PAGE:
Sunday, November 1, 2009

Peacekeeping in Afghanistan

As Japan debates its role in Afghanistan, it may want to examine two decisions made last week by American allies.

The first is that the Germans have accepted the conclusion of a NATO investigation on an airstrike ordered by German commanders against a pair of hijacked Afghan tanker trucks that confirmed the attack as appropriate. The second is Seoul’s agreement to reintroduce Korean troops into Afghanistan to guard their aid workers.

Both allies are adjusting their policies to the realities of the deteriorating security situation in Afghanistan. They now “protect” their humanitarian and reconstruction efforts. They will pursue "peacekeeping" by all mean.

Like Japan, Germany is constitutionally forbidden to participate in any war, unless as an act of defense. And like Japan, Germany’s history makes its people hesitate in any use of force. This restraint is slowly giving way to the demands of modern counter-insurgency. The German-ordered air strike and a change in their rules of engagement to not wait until they are fired upon are examples of this change.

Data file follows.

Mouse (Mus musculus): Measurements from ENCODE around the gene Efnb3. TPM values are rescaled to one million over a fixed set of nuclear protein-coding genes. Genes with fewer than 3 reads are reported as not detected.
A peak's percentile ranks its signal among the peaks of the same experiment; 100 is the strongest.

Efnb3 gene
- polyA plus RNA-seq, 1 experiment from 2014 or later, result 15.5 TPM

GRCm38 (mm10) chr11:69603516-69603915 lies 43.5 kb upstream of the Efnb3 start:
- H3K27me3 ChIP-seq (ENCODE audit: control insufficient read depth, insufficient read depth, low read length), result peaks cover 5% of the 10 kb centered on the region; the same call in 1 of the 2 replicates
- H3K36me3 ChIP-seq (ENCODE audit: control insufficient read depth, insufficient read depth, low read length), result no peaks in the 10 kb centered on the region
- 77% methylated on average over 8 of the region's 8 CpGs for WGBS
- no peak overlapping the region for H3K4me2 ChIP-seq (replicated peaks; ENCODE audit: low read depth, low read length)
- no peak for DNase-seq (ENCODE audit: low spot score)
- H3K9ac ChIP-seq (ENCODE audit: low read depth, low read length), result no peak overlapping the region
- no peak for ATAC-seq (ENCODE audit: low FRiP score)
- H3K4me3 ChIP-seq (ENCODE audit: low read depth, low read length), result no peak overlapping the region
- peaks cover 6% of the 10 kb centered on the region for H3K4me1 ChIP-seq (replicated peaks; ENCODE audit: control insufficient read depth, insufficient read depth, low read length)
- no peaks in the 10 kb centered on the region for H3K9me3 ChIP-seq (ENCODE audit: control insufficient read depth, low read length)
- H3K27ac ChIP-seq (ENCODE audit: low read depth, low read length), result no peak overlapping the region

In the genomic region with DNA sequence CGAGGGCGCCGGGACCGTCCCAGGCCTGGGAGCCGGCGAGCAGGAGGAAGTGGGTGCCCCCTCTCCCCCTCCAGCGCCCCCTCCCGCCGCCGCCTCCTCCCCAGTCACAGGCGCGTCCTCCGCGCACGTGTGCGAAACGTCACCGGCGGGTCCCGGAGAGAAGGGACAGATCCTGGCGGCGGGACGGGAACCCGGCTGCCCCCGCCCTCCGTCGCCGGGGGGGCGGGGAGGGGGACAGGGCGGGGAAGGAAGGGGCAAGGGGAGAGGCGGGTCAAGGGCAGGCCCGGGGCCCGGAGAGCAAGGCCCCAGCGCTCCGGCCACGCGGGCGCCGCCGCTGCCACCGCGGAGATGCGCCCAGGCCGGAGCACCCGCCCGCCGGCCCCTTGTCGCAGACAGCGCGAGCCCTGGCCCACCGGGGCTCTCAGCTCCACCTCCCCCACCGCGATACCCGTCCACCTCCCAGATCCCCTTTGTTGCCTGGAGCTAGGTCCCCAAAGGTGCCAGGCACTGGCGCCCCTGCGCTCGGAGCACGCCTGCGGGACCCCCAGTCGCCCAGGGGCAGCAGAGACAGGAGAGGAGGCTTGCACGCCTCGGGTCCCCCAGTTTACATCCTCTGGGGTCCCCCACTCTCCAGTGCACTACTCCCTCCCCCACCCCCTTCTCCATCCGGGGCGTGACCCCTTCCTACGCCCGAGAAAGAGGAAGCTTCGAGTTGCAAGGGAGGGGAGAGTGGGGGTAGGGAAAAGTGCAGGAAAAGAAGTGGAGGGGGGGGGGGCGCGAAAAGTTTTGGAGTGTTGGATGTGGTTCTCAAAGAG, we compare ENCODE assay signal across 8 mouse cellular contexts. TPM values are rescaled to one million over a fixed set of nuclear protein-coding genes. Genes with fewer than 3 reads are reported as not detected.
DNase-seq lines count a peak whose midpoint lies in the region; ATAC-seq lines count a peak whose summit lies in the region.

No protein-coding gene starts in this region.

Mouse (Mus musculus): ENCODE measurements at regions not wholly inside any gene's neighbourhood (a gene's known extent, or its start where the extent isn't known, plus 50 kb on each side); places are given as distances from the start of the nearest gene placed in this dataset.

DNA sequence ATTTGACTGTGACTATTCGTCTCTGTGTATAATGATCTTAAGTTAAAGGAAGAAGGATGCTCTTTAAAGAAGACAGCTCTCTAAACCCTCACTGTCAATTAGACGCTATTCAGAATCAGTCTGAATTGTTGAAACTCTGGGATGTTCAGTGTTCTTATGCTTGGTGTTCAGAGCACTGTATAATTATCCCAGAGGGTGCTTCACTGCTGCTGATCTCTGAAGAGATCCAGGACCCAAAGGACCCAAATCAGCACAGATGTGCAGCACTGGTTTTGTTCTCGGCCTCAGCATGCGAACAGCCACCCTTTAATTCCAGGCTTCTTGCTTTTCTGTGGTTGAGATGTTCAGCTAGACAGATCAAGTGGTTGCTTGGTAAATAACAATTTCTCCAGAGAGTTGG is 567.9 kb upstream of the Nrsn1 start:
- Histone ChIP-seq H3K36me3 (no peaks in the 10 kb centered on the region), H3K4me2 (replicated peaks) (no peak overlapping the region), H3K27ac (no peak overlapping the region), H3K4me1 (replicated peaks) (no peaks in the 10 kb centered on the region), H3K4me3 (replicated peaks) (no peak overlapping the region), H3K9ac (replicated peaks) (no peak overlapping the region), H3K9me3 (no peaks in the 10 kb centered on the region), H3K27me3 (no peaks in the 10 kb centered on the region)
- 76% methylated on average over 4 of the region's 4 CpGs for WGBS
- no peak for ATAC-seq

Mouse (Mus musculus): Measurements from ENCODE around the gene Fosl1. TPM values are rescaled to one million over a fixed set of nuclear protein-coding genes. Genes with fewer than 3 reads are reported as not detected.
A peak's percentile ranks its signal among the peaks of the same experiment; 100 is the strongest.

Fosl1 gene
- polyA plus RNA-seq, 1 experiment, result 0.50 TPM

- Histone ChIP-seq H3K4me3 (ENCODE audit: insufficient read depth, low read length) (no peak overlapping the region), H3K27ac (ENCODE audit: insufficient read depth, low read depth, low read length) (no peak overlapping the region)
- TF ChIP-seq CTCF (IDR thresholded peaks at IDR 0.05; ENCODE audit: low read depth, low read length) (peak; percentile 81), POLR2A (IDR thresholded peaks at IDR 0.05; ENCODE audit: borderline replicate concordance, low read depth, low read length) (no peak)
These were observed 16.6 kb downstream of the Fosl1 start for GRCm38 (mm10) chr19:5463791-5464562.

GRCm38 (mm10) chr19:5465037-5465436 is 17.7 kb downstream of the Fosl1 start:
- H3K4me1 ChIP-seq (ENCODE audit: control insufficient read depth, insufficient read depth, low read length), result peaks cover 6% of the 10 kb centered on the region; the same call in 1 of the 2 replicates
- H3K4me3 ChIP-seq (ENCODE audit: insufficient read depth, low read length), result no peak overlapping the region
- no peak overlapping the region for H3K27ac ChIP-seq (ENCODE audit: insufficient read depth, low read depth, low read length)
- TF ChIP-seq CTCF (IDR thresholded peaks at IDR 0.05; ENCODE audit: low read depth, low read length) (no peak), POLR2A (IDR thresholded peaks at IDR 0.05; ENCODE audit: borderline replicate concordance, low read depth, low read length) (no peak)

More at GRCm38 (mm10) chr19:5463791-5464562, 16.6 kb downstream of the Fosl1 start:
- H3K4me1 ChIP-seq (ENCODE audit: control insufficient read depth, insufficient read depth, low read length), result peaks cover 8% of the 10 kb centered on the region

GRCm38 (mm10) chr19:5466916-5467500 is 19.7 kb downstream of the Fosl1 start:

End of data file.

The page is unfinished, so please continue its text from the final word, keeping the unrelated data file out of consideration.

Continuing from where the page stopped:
The South Koreans had pulled out of Afghanistan two years ago after Korean Christian missionaries were kidnapped and two murdered. On Friday, October 30th, the South Korea government announced that it would expand its reconstruction team now helping to rebuild Afghanistan to 130 to 150 workers (from 25). A Foreign Ministry spokesman emphasized that “Our troops will not engage in battles except for the security of our workers and for self-defense,” Mr. Moon said.

The Japanese I have met who focus on Japan’s Afghan policy are convinced that they can be “honest brokers” in the region. They believe the Japanese are perceived as apart from the Americans. Thus, they plan to send aid workers in unarmed to the less restive areas. And they are committed to working with all parties to create a safer Afghanistan, claiming to have developed ties with even the Taliban.

The Times questions if Americans will ultimately fight one kind of war and their allies another. Yet the open-ended and escalating war may require a fundamental reconsideration of our allies’ no-combat principles. As the Times notes “The Germans may not have gone to war, but now the war has come to them.”

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